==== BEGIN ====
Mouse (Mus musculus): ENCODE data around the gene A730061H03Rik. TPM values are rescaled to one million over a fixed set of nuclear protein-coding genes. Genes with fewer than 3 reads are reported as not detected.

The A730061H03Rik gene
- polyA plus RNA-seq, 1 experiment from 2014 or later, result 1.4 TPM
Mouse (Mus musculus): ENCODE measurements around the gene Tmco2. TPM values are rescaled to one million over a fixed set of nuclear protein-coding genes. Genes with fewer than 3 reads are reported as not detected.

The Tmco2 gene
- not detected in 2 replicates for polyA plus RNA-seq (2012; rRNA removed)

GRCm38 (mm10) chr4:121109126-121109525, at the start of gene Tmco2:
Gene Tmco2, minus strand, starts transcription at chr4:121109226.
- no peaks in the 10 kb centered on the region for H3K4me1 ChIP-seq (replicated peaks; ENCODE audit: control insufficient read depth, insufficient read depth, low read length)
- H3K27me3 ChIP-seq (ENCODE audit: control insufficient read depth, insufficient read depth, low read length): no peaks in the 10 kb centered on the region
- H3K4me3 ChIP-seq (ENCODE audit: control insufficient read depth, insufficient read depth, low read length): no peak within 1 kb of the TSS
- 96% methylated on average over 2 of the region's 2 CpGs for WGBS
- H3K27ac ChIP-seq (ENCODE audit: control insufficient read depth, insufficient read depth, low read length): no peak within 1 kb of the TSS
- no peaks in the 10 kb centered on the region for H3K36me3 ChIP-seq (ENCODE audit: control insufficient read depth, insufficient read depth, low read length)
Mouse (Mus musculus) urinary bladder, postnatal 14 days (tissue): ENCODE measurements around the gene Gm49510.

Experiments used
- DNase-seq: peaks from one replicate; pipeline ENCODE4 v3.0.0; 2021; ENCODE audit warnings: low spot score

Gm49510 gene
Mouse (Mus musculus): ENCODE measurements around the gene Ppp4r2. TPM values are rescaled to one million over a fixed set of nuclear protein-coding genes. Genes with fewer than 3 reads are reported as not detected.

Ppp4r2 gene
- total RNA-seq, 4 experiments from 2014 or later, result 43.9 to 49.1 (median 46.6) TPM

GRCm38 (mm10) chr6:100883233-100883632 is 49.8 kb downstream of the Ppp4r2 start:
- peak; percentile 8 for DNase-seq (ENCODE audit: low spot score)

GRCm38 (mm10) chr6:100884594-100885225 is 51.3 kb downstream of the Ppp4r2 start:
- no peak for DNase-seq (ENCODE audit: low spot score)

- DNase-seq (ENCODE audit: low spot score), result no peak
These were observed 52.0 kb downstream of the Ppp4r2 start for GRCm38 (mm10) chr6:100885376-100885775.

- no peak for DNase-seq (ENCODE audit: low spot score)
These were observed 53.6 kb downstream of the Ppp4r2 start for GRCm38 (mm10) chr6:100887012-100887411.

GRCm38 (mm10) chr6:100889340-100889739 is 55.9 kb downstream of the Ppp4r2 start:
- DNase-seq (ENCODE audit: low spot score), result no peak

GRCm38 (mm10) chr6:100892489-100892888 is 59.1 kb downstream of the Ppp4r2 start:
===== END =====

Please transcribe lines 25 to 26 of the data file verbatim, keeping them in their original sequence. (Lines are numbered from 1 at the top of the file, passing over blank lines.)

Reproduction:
- no peak for DNase-seq (ENCODE audit: low spot score)

- DNase-seq (ENCODE audit: low spot score), result no peak